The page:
Note: Performance mode is the default mode and the minimum value is based on one port.

  • For lite mode: Minimum of 3 vCPUs

    Note: If you want to use lite mode when you are running with more than 3 vCPUs for the VFP, you must explicitly configure lite mode.

  • For performance mode: Minimum of 8 vCPUs

    Note: To calculate the recommended number of vCPUs needed by VFP for performance mode:

    (3 * number-of-forwarding-ports) + 4

Memory

  • For lite mode: Minimum of 3 GB

  • For performance mode:

    • Minimum of 5 GB

    • Recommended of 16 GB

Table 2 lists the software requirements.

Table 2: Software Requirements for Ubuntu

Description

Value

Operating system

Ubuntu 14.04.1 LTS

Linux 3.19.0-80-generic

Virtualization

QEMU-KVM 2.0.0+dfsg-2ubuntu1.11

Required packages

Note: Other additional packages might be required to satisfy all dependencies.

bridge-utils qemu-kvm libvirt-bin virtinst

Note: libvirt 1.2.19

Installing and Launching the Nested vMX VM on KVM

To launch the nested vMX VM on KVM, perform these tasks.

Preparing the Ubuntu Host to Install the Nested vMX VM

To prepare the Ubuntu host system for installing vMX:

  1. Meet the software and OS requirements described in Hardware and Software Requirements for Nested vMX VMs.
  2. Enable Intel VT-d in BIOS. (We recommend that you verify the process with the vendor because different systems have different methods to enable VT-d.)

    Refer to the procedure to enable VT-d available on the Intel Website.

  3. Disable KSM by setting KSM_ENABLED=0 in /etc/default/qemu-kvm.
  4. Disable APIC virtualization by editing the /etc/modprobe.d/qemu-system-x86.conf file and adding enable_apicv=0 to the line containing options kvm_intel.

    options kvm_intel nested=1 enable_apicv=0

  5. Restart the host to disable KSM and APIC virtualization.
  6. If you are using SR-IOV, you must perform this step.Note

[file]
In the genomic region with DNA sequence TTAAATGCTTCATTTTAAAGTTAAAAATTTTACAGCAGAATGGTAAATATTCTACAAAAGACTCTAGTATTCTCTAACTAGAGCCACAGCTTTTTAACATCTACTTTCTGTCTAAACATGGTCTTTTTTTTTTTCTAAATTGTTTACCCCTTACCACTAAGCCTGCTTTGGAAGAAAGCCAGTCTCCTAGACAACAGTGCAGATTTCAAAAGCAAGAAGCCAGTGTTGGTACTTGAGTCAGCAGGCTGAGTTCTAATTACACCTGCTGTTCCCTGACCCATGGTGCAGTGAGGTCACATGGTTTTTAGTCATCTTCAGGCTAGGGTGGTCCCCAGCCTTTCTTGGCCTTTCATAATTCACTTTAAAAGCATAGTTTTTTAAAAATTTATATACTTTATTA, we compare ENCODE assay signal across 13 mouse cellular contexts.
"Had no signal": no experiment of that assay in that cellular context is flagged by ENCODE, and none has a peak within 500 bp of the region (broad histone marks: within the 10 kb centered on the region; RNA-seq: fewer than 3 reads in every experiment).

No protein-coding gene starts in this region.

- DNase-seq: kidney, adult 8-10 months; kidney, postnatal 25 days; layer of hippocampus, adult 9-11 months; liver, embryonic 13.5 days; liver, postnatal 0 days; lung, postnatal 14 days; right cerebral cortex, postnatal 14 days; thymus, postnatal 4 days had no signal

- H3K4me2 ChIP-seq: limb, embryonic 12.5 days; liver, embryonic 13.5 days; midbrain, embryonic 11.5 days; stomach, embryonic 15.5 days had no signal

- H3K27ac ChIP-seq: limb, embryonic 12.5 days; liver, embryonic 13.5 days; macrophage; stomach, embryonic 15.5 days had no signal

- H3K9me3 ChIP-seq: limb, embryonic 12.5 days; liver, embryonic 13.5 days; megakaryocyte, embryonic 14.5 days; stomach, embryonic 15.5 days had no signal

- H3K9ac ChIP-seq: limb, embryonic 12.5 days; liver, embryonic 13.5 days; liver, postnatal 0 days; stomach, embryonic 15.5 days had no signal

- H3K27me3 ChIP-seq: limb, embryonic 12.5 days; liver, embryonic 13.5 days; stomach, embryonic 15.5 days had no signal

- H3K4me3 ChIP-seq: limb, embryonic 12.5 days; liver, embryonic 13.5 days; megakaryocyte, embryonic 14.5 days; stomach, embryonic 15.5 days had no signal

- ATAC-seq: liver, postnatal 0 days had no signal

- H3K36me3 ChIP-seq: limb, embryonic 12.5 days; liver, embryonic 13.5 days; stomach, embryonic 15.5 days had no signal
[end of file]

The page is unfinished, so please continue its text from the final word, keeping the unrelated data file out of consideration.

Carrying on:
You must remove any previous installation with an external bridge in /etc/network/interfaces and revert to using the original management interface. Make sure that the ifconfig -a command does not show external bridges before you proceed with the installation.

    To determine whether an external bridge is displayed, use the ifconfig command to see the management interface. To confirm that this interface is used for an external bridge group, use the brctl show command to see whether the management interface is listed as an external bridge.

    Enable SR-IOV capability by turning on intel_iommu=on in the /etc/default/grub directory.

    GRUB_CMDLINE_LINUX_DEFAULT="intel_iommu=on"

    Append the intel_iommu=on string to any existing text for the GRUB_CMDLINE_LINUX_DEFAULT parameter.

  7. For optimal performance, we recommend you configure the size of Huge Pages to be 1G on the host and make sure the NUMA node for the VFP has at least 16 1G Huge Pages. To configure the size of Huge Pages, add the following line in /etc/default/grub:

    GRUB_CMDLINE_LINUX="default_hugepagesz=1G hugepagesz=1G hugepages=number-of-huge-pages"

    The number of Huge Pages must be at least (16G * number-of-numa-sockets).

  8. Run the update-grub command followed by the reboot command.
  9. Run the modprobe kvm-intel command before you install vMX.

Loading the Modified IXGBE Driver

If you are using SR-IOV interfaces, you must load the modified IXGBE driver before launching the nested vMX VM. To load the modified IXGBE driver:

  1. Download the vMX KVM software package and uncompress the package.
  2. Before compiling the driver, make sure gcc and make are installed.
  3. Unload the default IXGBE driver, compile the modified Juniper Networks driver, and load the modified IXGBE driver.